Review of The Rossetti Letter by

Book cover for The Rossetti Letter

This is an intriguing piece of historical fiction. The two main characters are both strong women, although in different ways. Christi Phillips switches between seventeenth century Venice and present day with ease, and her writing style makes everything very easy to read. If you have an interest in Venetian history, or just like historical fiction or heroines in general, this book may suit you.

I would have liked a little more suspense. Parts were supposed to be suspenseful, but they didn't really seem that way to me. I guess that if this book has any failing, it is the fact that parts of it just seem handed to us as more of a recount than a dramatic narrative. The most exciting part, to me, was actually near the end when Claire was almost arrested--the parts with Alessandra in the Doge's prison at the hands of Silvia was not nearly as fun. I don't think that Phillips gave us enough of Alessandra's character with which to empathize with her and her love for Antonio. After her debut as a courtesan, indeed, Alessandra becomes more distant from the reader. Claire, on the other hand, becomes more accessible. Parts of the book are rather predictable, and others come as surprises (I did not foresee Andrea Kent actually being Andrew Kent, nor did I foresee their collaboration).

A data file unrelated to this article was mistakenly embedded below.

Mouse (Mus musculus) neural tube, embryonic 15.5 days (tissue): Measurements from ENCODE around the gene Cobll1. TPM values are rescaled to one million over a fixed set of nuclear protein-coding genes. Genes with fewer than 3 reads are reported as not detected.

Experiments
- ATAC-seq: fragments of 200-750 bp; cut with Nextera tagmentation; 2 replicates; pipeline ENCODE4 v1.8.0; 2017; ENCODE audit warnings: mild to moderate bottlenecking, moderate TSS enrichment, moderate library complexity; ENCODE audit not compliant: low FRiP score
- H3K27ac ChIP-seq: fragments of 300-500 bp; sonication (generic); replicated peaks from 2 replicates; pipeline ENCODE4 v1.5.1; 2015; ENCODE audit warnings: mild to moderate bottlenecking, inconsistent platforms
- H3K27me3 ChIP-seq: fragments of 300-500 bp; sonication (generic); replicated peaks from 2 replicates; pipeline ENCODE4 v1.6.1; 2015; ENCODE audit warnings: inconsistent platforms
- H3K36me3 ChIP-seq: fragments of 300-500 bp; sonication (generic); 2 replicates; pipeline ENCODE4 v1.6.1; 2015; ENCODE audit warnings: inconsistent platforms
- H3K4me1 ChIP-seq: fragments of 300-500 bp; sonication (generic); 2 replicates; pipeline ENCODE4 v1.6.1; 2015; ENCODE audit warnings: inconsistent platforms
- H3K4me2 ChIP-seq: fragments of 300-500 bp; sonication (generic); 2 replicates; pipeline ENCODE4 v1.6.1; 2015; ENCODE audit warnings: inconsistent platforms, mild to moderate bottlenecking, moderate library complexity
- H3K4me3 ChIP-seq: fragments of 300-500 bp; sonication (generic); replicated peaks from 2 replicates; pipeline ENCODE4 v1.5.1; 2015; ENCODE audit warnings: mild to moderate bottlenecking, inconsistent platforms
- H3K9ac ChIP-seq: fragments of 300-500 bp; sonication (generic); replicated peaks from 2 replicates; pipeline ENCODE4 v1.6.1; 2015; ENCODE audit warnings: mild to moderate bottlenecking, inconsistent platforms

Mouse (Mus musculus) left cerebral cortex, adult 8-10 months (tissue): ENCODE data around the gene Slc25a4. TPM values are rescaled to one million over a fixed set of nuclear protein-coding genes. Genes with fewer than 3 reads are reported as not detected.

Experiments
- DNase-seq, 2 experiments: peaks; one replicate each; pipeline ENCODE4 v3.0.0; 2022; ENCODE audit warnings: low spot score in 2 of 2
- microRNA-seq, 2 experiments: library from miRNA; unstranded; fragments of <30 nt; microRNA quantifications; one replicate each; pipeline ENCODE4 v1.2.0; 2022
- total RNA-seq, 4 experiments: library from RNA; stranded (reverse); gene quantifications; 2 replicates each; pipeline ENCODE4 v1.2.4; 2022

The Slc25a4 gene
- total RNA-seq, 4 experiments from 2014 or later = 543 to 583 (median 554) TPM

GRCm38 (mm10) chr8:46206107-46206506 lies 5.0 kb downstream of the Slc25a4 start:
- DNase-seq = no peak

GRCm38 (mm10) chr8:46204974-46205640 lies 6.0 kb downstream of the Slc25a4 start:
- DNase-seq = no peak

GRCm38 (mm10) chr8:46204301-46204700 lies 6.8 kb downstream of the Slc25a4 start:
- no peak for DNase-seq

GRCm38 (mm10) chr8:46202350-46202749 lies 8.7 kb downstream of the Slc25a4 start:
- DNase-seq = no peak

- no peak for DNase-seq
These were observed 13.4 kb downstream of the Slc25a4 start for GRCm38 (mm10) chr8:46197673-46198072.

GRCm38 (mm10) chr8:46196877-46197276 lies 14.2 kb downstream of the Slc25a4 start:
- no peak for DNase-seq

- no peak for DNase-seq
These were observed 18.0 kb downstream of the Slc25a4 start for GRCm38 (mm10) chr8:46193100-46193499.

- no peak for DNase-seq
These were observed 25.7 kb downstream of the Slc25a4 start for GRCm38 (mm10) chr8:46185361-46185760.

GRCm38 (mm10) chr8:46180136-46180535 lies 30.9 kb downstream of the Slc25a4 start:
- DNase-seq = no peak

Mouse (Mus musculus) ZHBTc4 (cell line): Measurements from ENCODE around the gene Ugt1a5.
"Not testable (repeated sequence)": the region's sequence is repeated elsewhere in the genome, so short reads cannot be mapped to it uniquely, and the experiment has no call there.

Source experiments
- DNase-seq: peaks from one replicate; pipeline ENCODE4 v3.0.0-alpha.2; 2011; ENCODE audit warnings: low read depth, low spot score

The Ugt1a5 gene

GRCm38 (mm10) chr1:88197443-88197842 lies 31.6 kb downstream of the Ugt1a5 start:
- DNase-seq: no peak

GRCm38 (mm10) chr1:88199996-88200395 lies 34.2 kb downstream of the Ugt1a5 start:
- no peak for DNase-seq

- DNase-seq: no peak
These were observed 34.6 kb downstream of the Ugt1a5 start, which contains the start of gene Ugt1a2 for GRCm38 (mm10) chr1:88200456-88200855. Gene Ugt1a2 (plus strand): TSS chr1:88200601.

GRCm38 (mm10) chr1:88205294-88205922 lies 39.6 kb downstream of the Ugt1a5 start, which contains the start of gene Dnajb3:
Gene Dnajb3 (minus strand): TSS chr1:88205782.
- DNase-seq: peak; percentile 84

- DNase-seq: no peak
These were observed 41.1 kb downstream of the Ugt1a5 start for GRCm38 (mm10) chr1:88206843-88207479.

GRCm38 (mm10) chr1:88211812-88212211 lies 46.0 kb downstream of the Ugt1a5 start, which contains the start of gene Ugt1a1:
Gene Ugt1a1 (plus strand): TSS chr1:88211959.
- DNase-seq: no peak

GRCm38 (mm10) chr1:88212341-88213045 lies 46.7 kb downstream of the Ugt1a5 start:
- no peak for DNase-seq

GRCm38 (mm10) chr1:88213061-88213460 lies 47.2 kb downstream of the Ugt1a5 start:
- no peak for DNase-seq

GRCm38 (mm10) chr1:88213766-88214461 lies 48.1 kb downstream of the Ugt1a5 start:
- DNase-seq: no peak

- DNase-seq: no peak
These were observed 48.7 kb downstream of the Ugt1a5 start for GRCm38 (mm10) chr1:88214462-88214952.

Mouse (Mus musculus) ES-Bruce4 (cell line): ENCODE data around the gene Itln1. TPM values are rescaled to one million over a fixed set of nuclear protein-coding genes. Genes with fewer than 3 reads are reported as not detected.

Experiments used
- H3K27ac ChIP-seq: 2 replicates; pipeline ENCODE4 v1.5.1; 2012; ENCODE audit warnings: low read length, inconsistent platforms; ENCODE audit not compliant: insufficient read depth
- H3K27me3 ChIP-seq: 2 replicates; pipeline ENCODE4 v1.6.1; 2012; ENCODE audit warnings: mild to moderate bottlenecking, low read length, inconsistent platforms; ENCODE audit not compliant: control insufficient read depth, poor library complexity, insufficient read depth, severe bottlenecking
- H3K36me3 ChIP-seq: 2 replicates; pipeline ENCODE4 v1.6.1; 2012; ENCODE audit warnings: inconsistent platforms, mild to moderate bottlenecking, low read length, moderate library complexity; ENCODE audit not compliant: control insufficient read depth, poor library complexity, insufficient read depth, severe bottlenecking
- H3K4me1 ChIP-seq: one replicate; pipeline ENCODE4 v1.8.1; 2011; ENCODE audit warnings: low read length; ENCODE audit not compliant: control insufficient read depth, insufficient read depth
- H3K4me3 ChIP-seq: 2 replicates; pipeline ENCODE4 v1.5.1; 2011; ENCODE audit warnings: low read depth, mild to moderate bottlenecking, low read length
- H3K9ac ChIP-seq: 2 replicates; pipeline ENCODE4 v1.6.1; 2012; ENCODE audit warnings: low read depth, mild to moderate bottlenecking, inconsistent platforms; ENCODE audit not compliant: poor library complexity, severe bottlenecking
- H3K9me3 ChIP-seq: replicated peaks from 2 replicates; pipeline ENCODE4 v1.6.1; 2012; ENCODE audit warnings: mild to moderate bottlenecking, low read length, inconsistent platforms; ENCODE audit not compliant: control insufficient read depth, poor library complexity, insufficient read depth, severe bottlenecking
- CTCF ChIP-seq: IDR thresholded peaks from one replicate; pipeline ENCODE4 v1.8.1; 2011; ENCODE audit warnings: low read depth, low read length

The Rosetti Letter is a solid, enjoyable novel. I wouldn't rush out to buy it, but if you don't have anything in particular to read next, you could do far worse.

Engagement

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